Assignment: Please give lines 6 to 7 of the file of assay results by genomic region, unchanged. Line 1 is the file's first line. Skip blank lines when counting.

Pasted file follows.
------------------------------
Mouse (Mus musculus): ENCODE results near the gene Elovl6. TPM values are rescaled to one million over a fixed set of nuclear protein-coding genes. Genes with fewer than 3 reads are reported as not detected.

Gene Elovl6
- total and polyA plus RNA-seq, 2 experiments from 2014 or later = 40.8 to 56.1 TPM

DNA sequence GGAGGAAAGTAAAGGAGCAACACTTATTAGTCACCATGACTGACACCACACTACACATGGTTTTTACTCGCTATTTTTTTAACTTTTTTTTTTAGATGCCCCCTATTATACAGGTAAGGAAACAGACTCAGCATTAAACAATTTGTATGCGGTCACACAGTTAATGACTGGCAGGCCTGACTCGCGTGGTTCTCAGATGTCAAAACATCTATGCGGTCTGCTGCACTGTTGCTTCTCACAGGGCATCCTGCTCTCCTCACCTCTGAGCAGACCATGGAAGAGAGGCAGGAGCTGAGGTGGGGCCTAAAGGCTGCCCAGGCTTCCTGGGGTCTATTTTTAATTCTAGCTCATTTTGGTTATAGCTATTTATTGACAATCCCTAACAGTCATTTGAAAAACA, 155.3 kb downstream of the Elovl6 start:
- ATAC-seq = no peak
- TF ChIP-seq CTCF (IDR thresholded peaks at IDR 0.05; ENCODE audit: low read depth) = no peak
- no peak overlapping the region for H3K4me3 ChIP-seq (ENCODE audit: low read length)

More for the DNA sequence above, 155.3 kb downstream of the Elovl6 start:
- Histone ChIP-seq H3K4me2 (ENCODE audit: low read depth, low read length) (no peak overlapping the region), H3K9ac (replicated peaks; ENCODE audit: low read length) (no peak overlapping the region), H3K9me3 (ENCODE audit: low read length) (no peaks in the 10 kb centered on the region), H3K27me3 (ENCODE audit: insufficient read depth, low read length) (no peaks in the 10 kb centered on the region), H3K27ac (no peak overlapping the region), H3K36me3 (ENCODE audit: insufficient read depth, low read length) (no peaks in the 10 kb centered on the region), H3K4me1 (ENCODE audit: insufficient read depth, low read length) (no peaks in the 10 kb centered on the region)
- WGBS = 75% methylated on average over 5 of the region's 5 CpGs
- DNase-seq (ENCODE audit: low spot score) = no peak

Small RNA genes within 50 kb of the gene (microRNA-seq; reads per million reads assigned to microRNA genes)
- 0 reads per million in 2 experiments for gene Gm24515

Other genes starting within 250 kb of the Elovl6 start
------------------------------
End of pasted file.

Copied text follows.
- TF ChIP-seq CTCF (IDR thresholded peaks at IDR 0.05; ENCODE audit: low read depth) = no peak
- no peak overlapping the region for H3K4me3 ChIP-seq (ENCODE audit: low read length)